Perhaps an even greater legacy is the army of activist that Jan has encouraged and mentored over the years. Now we must continue in well-doing, that we and others may reap in the years to come. How could we not?

Wednesday, November 11, 2009

Deciding to Let the People Decide

Now that the Costa Mesa City Council has voted to put a proposition on the June 2010 ballot to establish planning regulations for the Orange County Fairgrounds, the real work begins. We must ensure that any ballot measure is written to provide maximum protection for the fairgrounds and Costa Mesa residents.

“Locking in the zoning” is not enough.

The existing zoning for the fairgrounds is Institutional and Recreational (I&R). That sounds pretty innocuous. But what’s permitted?

According to the Costa Mesa Zoning Code, uses permitted by right in I&R areas include things like parks, libraries, city hall, court houses and fire stations. They also include:

Churches and other places of religious assembly (Hello, TBN!)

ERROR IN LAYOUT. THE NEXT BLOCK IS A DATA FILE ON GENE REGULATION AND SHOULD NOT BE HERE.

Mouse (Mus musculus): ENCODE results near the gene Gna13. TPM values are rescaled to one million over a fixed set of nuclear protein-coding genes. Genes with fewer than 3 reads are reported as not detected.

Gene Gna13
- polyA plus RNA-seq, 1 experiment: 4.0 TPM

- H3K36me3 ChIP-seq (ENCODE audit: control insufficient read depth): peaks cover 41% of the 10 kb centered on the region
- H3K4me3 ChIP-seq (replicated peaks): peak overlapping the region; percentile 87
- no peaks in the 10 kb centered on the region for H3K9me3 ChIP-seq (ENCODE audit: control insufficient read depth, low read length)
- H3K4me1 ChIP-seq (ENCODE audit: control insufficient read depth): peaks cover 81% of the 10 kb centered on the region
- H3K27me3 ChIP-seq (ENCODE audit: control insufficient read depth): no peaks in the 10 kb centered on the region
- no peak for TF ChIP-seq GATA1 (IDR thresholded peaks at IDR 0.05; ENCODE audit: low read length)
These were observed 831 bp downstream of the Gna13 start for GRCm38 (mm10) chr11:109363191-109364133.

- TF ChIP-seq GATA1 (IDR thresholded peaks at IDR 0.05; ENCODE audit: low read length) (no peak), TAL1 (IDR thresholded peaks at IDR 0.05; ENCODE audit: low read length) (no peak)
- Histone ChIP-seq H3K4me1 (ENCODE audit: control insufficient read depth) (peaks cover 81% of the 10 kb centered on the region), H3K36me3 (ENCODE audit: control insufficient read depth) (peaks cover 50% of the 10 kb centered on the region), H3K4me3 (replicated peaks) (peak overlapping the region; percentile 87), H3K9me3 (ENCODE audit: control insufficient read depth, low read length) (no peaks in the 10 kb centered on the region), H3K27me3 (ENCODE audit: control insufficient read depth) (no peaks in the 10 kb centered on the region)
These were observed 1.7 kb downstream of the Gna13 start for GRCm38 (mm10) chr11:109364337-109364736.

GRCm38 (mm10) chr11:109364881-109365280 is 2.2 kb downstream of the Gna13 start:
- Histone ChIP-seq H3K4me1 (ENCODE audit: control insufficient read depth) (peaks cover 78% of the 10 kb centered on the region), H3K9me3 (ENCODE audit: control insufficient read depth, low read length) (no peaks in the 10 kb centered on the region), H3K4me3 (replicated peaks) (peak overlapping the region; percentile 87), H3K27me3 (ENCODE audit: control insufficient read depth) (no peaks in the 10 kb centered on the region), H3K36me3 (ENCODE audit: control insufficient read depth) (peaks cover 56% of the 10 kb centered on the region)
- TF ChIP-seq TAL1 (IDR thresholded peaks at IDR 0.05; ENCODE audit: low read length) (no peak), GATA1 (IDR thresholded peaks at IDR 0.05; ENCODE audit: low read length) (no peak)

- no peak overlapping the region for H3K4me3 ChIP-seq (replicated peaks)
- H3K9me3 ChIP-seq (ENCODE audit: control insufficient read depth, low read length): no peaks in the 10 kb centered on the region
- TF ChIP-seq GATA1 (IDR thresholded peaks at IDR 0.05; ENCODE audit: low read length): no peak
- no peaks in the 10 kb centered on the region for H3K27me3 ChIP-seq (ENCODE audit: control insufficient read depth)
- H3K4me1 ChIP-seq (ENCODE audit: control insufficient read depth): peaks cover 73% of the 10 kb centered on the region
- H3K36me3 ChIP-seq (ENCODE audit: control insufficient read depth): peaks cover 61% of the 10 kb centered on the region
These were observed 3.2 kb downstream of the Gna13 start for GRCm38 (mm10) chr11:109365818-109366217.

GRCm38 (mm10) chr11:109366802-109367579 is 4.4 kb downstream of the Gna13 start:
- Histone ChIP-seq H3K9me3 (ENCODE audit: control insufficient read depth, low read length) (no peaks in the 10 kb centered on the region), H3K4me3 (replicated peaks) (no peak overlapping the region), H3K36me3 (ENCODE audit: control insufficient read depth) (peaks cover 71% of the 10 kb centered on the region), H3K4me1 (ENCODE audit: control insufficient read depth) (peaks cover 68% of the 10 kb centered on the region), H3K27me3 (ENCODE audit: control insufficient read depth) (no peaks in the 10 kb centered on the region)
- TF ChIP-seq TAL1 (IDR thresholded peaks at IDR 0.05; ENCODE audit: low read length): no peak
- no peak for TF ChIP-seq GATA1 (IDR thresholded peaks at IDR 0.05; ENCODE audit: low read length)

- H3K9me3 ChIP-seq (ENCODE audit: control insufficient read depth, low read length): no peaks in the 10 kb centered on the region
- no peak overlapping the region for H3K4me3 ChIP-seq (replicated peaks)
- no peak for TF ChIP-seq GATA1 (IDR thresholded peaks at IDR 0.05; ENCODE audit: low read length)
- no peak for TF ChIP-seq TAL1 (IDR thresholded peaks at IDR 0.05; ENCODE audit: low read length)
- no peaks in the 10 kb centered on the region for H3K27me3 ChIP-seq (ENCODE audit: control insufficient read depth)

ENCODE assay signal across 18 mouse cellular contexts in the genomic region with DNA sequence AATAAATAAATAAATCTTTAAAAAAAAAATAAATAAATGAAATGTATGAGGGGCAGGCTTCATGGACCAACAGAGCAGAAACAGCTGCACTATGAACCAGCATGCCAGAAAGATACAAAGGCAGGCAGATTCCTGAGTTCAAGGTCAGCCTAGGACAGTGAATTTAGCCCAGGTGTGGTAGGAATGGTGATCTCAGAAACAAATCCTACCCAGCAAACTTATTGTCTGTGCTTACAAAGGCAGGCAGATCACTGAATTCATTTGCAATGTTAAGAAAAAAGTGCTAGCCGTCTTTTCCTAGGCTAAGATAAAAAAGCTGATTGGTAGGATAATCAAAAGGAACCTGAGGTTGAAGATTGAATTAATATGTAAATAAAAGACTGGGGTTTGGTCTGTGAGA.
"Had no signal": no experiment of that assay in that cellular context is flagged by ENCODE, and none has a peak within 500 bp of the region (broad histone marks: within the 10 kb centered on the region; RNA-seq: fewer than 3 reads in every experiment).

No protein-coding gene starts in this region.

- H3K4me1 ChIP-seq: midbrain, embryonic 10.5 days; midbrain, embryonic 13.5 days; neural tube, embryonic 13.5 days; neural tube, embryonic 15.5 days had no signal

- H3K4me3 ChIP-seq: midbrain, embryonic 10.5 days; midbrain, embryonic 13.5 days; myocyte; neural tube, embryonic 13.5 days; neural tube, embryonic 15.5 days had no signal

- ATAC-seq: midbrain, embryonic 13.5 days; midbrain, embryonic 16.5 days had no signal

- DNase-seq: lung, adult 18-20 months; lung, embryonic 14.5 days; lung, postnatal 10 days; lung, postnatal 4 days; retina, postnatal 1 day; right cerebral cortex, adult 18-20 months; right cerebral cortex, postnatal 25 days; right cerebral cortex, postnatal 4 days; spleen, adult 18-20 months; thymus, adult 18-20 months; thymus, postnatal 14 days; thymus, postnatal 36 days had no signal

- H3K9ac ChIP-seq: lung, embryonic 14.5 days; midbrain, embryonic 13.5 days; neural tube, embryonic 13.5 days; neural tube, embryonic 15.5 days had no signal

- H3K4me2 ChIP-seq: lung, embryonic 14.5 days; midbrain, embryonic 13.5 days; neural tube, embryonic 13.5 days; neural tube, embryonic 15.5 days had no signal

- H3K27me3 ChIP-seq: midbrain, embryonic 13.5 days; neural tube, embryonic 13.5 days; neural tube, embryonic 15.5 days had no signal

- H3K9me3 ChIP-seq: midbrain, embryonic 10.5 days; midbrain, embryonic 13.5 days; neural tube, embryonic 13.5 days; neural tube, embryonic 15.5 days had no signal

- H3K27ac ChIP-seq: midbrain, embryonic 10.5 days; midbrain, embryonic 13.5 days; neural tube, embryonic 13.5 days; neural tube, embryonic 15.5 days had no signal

Residential care, convalescent hospitals; and nursing homes
Day care
Country clubs and golf courses
Trade Schools

Oddly, a conditional use permit would be required for a nursery school, a primary or secondary school or college, even though trade schools are permitted by right.

A conditional use permit would also be required for a fairgrounds. So if the existing zoning were “locked in”, a fairgrounds would have the same status as any other activity for which a use permit is required, including:

Cemeteries, mortuaries and crematories
Senior congregate care facility (don’t ask me how this differs from a nursing home)
Work furlough facility (aka halfway house for convicted criminals)
Animal shelters, pounds, kennels, training schools
Medical and dental offices
Rifle, pistol, and firing ranges
Skating rinks
Transfer station for refuse, sewage treatment

I still miss the Ice Capades Chalet so kinda like the idea of a skating rink, but somehow a work furlough facility, heliport, or more offices just doesn’t do it for me.